Mild cheeses like gruyere and shellfish pair nicely with Champagne. Also, oysters and Champagne is a popular combination. A full-flavored vintage Champagne can go with almost any meal.
About France - Other regionsWhen it comes to wine, France is a classic. Classic blends, grapes and styles began in the country and they still remain. Think about it - people ask for a Burgundian style Pinot Noir, they refer to wines as Bordeaux or Rhone blends - Champagne even had to pass a law to stop international wineries from putting their region on the label of all sparkling wine.
The top regions of France are: Bordeaux, Burgundy, Champagne, Languedoc-Roussillon, Loire, Rhone. And these regions are so diverse! It makes sense that wine regions throughout the world try to emulate their style. Pinot Noir, Chardonnay, Cabernet Sauvignon and Syrah are no longer French varieties, but international varieties. They may not be the leader of cutting edge technology or value-priced wines, but there is no doubt that they are still producing wines of great quality and diversity.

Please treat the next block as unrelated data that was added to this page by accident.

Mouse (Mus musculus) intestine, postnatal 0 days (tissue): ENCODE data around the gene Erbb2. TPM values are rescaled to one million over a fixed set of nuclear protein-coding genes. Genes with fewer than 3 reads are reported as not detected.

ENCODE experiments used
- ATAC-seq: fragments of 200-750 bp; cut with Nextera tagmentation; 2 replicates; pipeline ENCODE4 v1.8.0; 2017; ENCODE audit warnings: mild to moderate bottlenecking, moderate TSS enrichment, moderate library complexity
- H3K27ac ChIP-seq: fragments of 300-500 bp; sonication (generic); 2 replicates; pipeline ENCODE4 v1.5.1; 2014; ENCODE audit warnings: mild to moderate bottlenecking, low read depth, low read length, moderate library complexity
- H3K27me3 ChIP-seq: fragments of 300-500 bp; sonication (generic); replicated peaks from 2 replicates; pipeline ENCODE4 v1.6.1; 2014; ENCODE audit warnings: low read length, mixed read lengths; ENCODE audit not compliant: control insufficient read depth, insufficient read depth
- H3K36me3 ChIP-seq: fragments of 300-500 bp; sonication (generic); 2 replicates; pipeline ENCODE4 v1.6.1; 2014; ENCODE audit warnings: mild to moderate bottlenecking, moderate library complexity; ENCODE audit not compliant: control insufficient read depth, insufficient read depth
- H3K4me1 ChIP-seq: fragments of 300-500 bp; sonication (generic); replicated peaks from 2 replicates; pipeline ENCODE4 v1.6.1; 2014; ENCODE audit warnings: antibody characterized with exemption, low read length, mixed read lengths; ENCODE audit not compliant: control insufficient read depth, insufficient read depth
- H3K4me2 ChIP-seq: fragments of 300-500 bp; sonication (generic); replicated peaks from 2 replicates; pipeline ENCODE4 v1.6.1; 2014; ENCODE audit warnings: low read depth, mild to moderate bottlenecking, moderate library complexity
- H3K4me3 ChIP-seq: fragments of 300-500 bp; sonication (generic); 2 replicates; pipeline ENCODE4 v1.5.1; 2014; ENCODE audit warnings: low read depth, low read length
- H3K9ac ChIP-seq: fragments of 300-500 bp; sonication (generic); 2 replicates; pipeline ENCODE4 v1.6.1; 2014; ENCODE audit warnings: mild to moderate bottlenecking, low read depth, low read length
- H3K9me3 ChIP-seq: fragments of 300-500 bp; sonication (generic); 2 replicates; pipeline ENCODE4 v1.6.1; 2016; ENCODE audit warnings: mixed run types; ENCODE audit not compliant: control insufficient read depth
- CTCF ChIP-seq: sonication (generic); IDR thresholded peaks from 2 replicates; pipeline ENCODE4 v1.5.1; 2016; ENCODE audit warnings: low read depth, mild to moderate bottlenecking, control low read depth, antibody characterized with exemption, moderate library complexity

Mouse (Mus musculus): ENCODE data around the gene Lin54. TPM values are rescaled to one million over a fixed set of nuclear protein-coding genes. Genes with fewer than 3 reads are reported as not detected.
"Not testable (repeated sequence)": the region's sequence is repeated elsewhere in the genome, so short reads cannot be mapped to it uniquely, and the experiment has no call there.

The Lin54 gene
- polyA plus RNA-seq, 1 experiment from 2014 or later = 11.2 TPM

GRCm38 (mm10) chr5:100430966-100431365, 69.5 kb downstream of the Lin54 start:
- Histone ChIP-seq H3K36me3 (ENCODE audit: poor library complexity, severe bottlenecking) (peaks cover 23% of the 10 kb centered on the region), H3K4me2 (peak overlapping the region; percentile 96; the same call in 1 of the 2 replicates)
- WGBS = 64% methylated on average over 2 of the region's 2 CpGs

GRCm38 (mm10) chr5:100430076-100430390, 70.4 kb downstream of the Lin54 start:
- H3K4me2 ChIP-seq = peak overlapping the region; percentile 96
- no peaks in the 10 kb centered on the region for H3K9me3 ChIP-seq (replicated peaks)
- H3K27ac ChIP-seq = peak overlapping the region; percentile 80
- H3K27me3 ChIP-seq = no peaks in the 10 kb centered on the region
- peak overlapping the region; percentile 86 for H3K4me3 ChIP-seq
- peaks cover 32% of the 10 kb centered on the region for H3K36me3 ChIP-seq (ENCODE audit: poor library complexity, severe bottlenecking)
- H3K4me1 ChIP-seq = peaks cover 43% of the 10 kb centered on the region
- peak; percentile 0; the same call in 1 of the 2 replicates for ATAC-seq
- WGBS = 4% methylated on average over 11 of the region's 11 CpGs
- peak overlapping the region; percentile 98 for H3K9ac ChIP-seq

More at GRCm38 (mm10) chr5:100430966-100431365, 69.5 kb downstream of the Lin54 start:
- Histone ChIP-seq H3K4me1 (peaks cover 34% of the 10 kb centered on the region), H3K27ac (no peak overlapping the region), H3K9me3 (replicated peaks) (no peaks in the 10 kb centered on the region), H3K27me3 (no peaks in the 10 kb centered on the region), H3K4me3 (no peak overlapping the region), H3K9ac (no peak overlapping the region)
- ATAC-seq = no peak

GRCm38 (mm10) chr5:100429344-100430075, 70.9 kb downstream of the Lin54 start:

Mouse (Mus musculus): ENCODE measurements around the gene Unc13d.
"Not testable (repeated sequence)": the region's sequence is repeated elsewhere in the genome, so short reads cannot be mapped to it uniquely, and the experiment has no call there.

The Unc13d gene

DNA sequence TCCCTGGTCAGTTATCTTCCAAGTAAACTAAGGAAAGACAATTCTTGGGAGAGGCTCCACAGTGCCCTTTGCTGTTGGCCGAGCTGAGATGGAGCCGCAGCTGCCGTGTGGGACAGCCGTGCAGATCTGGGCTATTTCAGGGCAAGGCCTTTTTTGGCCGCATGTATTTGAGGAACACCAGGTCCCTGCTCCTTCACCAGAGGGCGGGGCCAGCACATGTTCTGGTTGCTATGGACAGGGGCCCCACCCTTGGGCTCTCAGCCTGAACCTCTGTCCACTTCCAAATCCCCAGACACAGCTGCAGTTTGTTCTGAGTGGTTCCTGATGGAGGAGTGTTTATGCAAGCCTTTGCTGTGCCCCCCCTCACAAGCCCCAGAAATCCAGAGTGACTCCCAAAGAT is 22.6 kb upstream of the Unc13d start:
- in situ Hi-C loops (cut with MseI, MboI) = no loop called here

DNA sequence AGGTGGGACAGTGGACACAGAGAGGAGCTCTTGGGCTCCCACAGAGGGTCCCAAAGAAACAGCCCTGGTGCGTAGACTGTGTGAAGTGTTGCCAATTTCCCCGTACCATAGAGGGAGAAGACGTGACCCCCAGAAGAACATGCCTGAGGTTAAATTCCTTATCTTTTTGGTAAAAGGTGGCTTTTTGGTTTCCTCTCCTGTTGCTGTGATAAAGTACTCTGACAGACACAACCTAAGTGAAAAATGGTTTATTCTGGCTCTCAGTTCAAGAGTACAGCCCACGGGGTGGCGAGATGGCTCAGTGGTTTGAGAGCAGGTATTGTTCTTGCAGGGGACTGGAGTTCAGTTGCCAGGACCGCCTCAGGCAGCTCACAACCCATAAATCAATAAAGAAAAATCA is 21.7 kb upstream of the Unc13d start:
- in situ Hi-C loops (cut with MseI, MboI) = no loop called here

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Alcohol By Volume GuideMost wine ranges from 10-16% alcohol by volume. Some varietals tend to have higher (for example Zinfandel and Cabernet Sauvignon) or lower alcohol levels (Pinot Noir and many white varietals), but there is always some variation from producer to producer. Some wine falls outside of this range, for instance Port weighs in closer to 20%, while Muscat and Riesling are usually a bit below 10%.
Wine Style Guide
Light & Crisp
- Light to medium bodied wines that are high in acid and light to medium fruit. Typically no oak.
Fruity & Smooth
- Light to medium bodied wines with lots of juicy fruit, typically medium acid and medium oak.
Rich & Creamy
- Full bodied wines that have typically undergone malo-lactic fermentation and/or spent time in oak.